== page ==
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by Norita Dittberner-Jax


In that Cathedral atop the highest hill in Saint Paul,

we gathered for Philando. He came on a white catafalque

drawn by horses, his coffin carried up the hill by pallbearers

in white suits into the nave of the Cathedral, filling

with mourners, his family, his neighbors, his co-workers

from school, senators, mayors, thousands of people

came to his funeral, they filled that church which that day

was everybody's church. Beautiful black men

ushering up and down the aisles, beautiful black women

in white hats, some of them plumed, and all of us, ordinary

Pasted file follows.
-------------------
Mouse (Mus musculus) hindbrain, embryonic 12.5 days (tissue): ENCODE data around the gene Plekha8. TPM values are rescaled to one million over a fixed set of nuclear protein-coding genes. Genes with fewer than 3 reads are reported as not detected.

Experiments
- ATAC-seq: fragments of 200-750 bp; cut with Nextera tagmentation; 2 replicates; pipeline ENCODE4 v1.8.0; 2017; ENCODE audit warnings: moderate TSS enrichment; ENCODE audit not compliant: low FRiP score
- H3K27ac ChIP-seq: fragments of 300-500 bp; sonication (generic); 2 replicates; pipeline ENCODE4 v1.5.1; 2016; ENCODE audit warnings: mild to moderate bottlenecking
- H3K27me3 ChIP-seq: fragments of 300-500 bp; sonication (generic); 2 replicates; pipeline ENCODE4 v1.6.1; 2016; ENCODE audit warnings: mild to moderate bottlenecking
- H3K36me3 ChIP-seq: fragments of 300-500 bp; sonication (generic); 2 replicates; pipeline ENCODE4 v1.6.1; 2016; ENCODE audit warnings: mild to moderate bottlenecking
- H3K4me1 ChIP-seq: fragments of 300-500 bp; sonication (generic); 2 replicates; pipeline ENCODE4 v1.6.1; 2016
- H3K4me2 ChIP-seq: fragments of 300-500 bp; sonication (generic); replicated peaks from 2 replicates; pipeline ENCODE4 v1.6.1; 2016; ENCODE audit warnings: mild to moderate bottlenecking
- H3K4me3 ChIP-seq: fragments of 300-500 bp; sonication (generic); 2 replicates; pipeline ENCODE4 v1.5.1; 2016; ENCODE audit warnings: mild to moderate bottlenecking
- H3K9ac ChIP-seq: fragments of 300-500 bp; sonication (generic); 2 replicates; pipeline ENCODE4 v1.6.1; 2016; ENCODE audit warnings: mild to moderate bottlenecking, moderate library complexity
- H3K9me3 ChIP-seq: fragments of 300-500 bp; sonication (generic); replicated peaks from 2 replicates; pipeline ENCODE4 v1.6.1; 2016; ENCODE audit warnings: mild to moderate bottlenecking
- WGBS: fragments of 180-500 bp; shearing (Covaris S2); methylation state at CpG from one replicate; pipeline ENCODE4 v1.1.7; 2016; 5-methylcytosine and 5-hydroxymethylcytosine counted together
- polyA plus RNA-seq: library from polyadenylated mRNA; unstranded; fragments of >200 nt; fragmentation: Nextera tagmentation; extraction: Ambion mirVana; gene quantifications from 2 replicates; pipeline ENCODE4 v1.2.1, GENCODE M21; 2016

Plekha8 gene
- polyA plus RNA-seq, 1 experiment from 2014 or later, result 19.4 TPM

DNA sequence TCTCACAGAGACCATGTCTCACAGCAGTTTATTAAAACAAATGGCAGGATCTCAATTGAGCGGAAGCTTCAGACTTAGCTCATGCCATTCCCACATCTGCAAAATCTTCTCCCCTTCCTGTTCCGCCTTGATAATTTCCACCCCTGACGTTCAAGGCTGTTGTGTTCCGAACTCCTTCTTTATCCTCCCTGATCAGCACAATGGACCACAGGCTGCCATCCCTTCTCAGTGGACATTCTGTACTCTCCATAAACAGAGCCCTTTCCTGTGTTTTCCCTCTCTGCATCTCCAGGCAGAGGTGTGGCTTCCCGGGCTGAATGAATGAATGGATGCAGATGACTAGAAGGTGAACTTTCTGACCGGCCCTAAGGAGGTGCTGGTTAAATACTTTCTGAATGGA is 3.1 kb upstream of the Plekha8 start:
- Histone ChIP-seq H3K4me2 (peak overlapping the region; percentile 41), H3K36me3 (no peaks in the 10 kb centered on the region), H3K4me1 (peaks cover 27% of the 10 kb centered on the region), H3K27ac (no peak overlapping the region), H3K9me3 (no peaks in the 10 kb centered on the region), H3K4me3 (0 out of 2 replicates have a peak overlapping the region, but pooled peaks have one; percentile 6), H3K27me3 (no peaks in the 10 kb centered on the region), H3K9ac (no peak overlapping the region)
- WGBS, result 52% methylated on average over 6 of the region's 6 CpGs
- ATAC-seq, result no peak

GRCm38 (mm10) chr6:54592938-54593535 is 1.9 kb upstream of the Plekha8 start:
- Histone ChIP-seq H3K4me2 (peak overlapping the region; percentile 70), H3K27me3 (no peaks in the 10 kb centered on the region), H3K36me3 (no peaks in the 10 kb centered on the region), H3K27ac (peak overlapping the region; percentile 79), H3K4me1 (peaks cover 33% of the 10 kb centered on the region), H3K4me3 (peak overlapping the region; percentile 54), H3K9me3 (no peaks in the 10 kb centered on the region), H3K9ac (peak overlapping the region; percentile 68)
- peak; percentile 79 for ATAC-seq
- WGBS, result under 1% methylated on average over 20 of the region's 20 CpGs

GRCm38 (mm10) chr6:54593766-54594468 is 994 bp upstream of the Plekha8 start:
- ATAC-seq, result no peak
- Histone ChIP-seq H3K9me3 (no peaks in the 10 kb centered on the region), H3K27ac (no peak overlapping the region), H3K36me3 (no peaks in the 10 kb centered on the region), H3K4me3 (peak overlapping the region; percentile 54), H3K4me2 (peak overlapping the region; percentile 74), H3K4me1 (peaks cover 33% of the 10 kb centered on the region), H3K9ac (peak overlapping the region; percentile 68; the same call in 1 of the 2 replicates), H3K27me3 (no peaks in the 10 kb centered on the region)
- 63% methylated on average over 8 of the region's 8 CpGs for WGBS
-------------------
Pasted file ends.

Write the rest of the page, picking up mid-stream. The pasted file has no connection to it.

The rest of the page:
people who wanted to say, "No. Not this man." If ever

change could happen, we felt it might with this death,

this ignominious death that destroyed the scales of justice.

There at the center of the city, in the eye of the crisis,

we were together, white and black, to hear the gospel

choir rock the Cathedral, to sing full-throated, three

thousand of us projecting out into that holy space, holy

because we came together, because of Philando who

should have lived a long life, should have been there to

bury his mother and instead she buried him like a nobleman,

not in the Baptist church, but at the Cathedral on the highest hill

in the city, and like a lord, he was carried out down one

hundred steps and we all formed an honor guard to watch

his coffin descend and be placed upon the catafalque

to ride down Selby Avenue, his mourners following on foot,

to his school where the funeral food was barbeque

and lasted all that July afternoon.